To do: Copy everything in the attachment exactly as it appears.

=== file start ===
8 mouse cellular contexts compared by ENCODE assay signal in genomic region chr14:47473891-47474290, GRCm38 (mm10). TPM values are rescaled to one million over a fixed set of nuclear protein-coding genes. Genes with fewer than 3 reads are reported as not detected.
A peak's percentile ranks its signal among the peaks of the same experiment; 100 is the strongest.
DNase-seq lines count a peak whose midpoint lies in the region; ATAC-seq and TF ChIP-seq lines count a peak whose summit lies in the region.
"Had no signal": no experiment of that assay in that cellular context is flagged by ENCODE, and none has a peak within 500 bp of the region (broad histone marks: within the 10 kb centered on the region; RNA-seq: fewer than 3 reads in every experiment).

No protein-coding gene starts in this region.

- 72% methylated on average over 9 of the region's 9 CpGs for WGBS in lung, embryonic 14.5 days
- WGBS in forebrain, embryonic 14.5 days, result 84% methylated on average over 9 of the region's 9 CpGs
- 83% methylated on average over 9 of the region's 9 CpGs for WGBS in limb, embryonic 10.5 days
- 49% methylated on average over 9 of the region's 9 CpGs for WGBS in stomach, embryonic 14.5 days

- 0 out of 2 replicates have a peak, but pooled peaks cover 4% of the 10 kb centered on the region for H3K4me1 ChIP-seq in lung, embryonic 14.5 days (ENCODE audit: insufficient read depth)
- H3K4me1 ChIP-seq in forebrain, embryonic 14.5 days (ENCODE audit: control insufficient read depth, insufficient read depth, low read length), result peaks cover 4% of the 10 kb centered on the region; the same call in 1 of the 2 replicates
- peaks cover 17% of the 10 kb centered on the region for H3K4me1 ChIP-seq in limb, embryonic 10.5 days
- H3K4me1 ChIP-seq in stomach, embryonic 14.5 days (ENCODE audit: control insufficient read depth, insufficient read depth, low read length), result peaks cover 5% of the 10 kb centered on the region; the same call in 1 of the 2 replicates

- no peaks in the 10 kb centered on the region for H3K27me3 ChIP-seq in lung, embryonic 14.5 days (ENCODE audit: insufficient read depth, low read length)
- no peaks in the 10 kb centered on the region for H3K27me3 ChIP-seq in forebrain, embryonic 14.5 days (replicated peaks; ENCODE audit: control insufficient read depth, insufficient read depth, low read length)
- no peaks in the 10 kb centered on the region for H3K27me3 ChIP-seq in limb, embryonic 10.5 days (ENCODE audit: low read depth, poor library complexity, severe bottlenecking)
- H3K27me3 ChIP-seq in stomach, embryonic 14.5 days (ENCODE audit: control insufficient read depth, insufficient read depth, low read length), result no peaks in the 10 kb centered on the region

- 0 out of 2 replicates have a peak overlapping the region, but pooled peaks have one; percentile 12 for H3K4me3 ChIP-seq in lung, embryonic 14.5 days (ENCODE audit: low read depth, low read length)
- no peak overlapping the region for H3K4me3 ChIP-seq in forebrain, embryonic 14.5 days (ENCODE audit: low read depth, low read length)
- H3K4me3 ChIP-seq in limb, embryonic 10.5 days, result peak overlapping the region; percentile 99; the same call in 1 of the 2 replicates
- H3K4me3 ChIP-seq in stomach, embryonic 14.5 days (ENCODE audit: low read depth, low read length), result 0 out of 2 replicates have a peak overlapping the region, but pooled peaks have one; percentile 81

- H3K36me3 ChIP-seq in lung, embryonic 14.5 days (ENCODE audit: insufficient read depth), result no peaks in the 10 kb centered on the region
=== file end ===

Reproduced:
8 mouse cellular contexts compared by ENCODE assay signal in genomic region chr14:47473891-47474290, GRCm38 (mm10). TPM values are rescaled to one million over a fixed set of nuclear protein-coding genes. Genes with fewer than 3 reads are reported as not detected.
A peak's percentile ranks its signal among the peaks of the same experiment; 100 is the strongest.
DNase-seq lines count a peak whose midpoint lies in the region; ATAC-seq and TF ChIP-seq lines count a peak whose summit lies in the region.
"Had no signal": no experiment of that assay in that cellular context is flagged by ENCODE, and none has a peak within 500 bp of the region (broad histone marks: within the 10 kb centered on the region; RNA-seq: fewer than 3 reads in every experiment).

No protein-coding gene starts in this region.

- 72% methylated on average over 9 of the region's 9 CpGs for WGBS in lung, embryonic 14.5 days
- WGBS in forebrain, embryonic 14.5 days, result 84% methylated on average over 9 of the region's 9 CpGs
- 83% methylated on average over 9 of the region's 9 CpGs for WGBS in limb, embryonic 10.5 days
- 49% methylated on average over 9 of the region's 9 CpGs for WGBS in stomach, embryonic 14.5 days

- 0 out of 2 replicates have a peak, but pooled peaks cover 4% of the 10 kb centered on the region for H3K4me1 ChIP-seq in lung, embryonic 14.5 days (ENCODE audit: insufficient read depth)
- H3K4me1 ChIP-seq in forebrain, embryonic 14.5 days (ENCODE audit: control insufficient read depth, insufficient read depth, low read length), result peaks cover 4% of the 10 kb centered on the region; the same call in 1 of the 2 replicates
- peaks cover 17% of the 10 kb centered on the region for H3K4me1 ChIP-seq in limb, embryonic 10.5 days
- H3K4me1 ChIP-seq in stomach, embryonic 14.5 days (ENCODE audit: control insufficient read depth, insufficient read depth, low read length), result peaks cover 5% of the 10 kb centered on the region; the same call in 1 of the 2 replicates

- no peaks in the 10 kb centered on the region for H3K27me3 ChIP-seq in lung, embryonic 14.5 days (ENCODE audit: insufficient read depth, low read length)
- no peaks in the 10 kb centered on the region for H3K27me3 ChIP-seq in forebrain, embryonic 14.5 days (replicated peaks; ENCODE audit: control insufficient read depth, insufficient read depth, low read length)
- no peaks in the 10 kb centered on the region for H3K27me3 ChIP-seq in limb, embryonic 10.5 days (ENCODE audit: low read depth, poor library complexity, severe bottlenecking)
- H3K27me3 ChIP-seq in stomach, embryonic 14.5 days (ENCODE audit: control insufficient read depth, insufficient read depth, low read length), result no peaks in the 10 kb centered on the region

- 0 out of 2 replicates have a peak overlapping the region, but pooled peaks have one; percentile 12 for H3K4me3 ChIP-seq in lung, embryonic 14.5 days (ENCODE audit: low read depth, low read length)
- no peak overlapping the region for H3K4me3 ChIP-seq in forebrain, embryonic 14.5 days (ENCODE audit: low read depth, low read length)
- H3K4me3 ChIP-seq in limb, embryonic 10.5 days, result peak overlapping the region; percentile 99; the same call in 1 of the 2 replicates
- H3K4me3 ChIP-seq in stomach, embryonic 14.5 days (ENCODE audit: low read depth, low read length), result 0 out of 2 replicates have a peak overlapping the region, but pooled peaks have one; percentile 81

- H3K36me3 ChIP-seq in lung, embryonic 14.5 days (ENCODE audit: insufficient read depth), result no peaks in the 10 kb centered on the region